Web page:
Airbnb bookings for the solar eclipse reach astronomical levels

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THE MOON would not start to move between Earth and the sun until the morning of April 8th. But the business impact of this month’s total solar eclipse, which started over the Pacific Ocean, cut a path across North America and ended in the Atlantic, was already plain to see. According to Jamie Lane of AirDNA, a travel-data firm, on a typical Sunday night in April around 30% of homes listed for short-term rental on Airbnb or Vrbo in areas in or around the eclipse’s path were occupied. A remarkable 92% of listings within the zone of totality had been booked for April 7th. Demand for homes just a few towns outside this roughly 180km-wide strip had barely changed.

The eclipse was visible from a handful of big or biggish cities, including Dallas, Indianapolis, Cleveland, Buffalo and Montreal. CoStar, a hotel-data provider, reckons that occupancy rates in those places were up anywhere from 12 percentage points (in Montreal) to 67 (in Indianapolis). The remaining rooms appeared to be available only at elevated prices. Ahead of the eclipse the New York Times reported that nearly half of Super 8 motels in its path with rooms still available were charging at least twice the standard rate.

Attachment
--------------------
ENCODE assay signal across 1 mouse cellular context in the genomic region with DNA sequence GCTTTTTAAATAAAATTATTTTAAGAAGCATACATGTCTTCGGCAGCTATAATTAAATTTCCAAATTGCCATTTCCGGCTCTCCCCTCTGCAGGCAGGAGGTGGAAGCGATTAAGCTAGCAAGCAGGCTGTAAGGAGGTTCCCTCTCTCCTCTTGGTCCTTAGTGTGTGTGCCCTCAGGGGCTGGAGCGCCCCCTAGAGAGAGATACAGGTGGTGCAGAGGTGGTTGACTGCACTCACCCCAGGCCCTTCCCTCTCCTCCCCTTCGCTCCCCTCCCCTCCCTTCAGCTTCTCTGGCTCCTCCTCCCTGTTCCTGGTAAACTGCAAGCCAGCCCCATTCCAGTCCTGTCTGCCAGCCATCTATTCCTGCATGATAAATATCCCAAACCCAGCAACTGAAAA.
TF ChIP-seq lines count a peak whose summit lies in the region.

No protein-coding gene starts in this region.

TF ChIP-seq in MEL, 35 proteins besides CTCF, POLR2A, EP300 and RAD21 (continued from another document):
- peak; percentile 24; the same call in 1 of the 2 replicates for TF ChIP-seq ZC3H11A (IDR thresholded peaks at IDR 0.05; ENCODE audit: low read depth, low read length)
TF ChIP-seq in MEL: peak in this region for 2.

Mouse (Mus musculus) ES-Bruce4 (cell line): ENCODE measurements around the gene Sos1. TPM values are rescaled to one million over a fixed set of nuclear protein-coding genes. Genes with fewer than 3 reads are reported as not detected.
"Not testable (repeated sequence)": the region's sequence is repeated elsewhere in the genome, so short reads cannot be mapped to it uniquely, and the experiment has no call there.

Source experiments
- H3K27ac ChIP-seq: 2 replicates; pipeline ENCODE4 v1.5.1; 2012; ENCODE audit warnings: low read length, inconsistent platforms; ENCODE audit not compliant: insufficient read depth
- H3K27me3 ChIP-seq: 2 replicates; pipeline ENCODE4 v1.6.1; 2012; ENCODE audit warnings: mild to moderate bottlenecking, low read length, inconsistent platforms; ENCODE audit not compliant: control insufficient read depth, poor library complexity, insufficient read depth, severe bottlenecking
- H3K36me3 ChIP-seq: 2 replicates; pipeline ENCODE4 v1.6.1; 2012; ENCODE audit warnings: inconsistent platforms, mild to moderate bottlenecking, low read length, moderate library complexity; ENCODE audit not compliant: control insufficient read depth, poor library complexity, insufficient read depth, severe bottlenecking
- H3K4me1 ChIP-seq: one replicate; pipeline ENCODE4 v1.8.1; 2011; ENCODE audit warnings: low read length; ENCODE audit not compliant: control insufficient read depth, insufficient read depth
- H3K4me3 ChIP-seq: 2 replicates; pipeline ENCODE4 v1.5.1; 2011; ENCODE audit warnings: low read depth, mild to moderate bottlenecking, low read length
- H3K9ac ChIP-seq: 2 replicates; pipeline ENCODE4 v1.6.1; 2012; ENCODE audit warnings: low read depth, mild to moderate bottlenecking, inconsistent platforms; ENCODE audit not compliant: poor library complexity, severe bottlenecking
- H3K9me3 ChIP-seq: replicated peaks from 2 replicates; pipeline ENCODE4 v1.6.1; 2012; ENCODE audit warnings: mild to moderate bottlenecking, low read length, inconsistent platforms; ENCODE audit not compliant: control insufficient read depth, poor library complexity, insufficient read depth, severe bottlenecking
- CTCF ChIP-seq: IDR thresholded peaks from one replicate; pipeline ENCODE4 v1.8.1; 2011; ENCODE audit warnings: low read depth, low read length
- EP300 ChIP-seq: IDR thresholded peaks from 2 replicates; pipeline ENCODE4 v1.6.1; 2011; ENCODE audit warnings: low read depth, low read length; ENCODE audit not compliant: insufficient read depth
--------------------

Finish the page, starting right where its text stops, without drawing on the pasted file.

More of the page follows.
Yet this path mostly covered areas with relatively scant lodging inventory. Of the 92,000 American short-term listings in this zone—just over 5% of the 1.6m in the United States as a whole—85,000 had been reserved for April 7th, compared with just 20,000 for the following Sunday. In theory, owners of short-term rental homes should have been able to jack up prices just like hoteliers, particularly in places with few hotel rooms.

However, few Airbnb hosts run their properties with a hotel manager’s business acumen. AirDNA’s numbers show that in cities like Dallas and Niagara Falls, the majority of reservations for April 6th, 7th and 8th were made more than two months ago—far earlier than is typical. Savvy guests pounced on the standard prices on offer before hosts realised that they could raise them and still secure bookings. The average booking on April 7th went for $269, only slightly above the $245 level for April 14th. Combining the 65,000 additional bookings with a 10% increase in the nightly rate suggests that Airbnb and Vrbo hosts received a total revenue bump of merely $18m. Even counting the days before and after the peak of demand, when occupancy rates also exceeded 80%, only brings the cumulative additional turnover to a total of $44m.

The American hosts—and the digital platforms that live off commissions on such rentals—missed a trick, in other words. Unfortunately for both groups, they will not have another chance to learn from their mistake for a while. Alaskans have to wait until 2033 for the next total eclipse, North Dakotans and Montanans until 2044, and Floridians, tourist-friendlier providers of accommodation, until 2045.

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